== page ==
Livingston County responded with an action to confirm the title and foreclosure against Chabot.
With Spaterico recently hired as his counsel, Chabot is challenging the county’s legal ability to foreclose, based upon what Spatorico suspects may be inadequate noticing and posting in addition to equal protection before the law
In the latest update, Spatorico and his client have now submitted an answer and counter claim. It will likely be several months before Judge Cohen hears the case, Spatorico suspects.
As a solution to the unfairness, Spatorico would hope to see something along the lines of an amnesty program — tied to a specific time frame where Livingston County would accept back tax payment beyond the redemption deadline.
“Until the county rectifies this situation and starts to apply the law equally to everyone, then I think that they have an established practice of allowing exceptions to the rule,” Spatorico said.
If Chabot wins his case, will a similar challenge be opened to every property owner who has experienced loss of his or her property to foreclosure in Livingston County since 2011?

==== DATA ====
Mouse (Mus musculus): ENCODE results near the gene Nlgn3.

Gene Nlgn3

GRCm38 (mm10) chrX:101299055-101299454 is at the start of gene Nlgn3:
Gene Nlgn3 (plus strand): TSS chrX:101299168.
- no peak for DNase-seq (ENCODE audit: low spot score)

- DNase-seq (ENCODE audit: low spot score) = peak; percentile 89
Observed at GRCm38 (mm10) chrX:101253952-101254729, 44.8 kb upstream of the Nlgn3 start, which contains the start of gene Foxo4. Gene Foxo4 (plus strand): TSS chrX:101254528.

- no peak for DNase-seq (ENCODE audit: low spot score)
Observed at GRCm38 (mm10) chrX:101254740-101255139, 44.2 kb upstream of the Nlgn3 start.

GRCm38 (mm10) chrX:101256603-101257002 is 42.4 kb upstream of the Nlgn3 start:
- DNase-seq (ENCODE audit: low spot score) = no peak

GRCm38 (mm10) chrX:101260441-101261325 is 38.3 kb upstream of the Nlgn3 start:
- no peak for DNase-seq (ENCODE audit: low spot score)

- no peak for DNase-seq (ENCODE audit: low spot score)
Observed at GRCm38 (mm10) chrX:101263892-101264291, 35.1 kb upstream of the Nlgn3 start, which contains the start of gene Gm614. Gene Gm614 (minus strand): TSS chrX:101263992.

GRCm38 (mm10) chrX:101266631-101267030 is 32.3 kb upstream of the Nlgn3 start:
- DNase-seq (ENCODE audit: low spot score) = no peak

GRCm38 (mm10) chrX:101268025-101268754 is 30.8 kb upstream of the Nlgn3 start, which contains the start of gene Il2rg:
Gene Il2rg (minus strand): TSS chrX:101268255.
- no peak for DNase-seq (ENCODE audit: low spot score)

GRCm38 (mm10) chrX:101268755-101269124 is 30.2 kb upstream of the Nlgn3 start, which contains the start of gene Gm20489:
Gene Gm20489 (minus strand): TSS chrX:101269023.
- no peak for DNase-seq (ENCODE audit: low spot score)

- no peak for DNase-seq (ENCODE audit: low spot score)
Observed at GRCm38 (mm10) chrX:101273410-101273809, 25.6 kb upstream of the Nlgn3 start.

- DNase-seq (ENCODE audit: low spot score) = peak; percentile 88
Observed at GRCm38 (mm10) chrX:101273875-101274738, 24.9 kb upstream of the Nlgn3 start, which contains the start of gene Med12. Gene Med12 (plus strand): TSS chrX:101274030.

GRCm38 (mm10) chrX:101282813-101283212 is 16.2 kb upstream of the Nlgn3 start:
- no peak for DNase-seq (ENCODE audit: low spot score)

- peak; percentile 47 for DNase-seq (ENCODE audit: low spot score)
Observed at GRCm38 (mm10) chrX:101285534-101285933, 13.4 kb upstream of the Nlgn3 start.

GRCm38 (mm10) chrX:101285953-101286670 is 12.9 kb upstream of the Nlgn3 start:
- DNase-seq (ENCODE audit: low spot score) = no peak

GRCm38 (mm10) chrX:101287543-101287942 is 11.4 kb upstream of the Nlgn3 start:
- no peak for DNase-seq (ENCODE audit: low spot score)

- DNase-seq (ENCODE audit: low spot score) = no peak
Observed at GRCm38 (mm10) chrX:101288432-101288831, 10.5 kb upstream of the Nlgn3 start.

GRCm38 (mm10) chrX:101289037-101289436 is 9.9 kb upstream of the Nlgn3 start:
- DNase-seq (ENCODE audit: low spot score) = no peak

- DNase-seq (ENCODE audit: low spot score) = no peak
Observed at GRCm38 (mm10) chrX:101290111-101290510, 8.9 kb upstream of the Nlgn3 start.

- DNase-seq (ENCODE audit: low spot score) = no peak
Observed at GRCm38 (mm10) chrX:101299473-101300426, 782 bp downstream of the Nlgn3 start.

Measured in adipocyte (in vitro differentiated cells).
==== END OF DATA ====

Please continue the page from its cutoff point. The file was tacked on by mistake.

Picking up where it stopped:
“The county opened the door for this when they failed to apply the law equally to everyone in the county,” Spatorico commented. “They cannot selectively and arbitrarily apply the law.”
“Leschander may not be exactly on point here. Because of the medical and bankruptcy, it’s distinguishable, but Wiggins is directly on point because the county voluntarily worked out a payment arrangement with her,” Spatorico stated. “In the Wiggins case, the county entered into a private agreement with the property owner to accept the payment a month after it was due.”
Owners of the properties which were foreclosed and have already been sold to bona fide buyers for value would likely have a hard time getting their property back, Spatorico noted, because of “issues around statutes of limitation, governmental immunity, governmental function, and inherent fairness” which would block such retrieval.
Nevertheless, if the Chabot case offers proof the county has failed to offer equal protections to its taxpayers, Spatorico thinks, as far as damages go, there would be a group of homeowners who are aggrieved validly.
Whatever liability Livingston County might have incurred, Spatorico emphasizes, “Was created by the county, not by my client. My client simply took a stand for his rights in a court of law.”
“When the county treasurer and their attorneys deviate from the law to make special exceptions for some residents, it is my opinion they have to make exceptions for all residents.”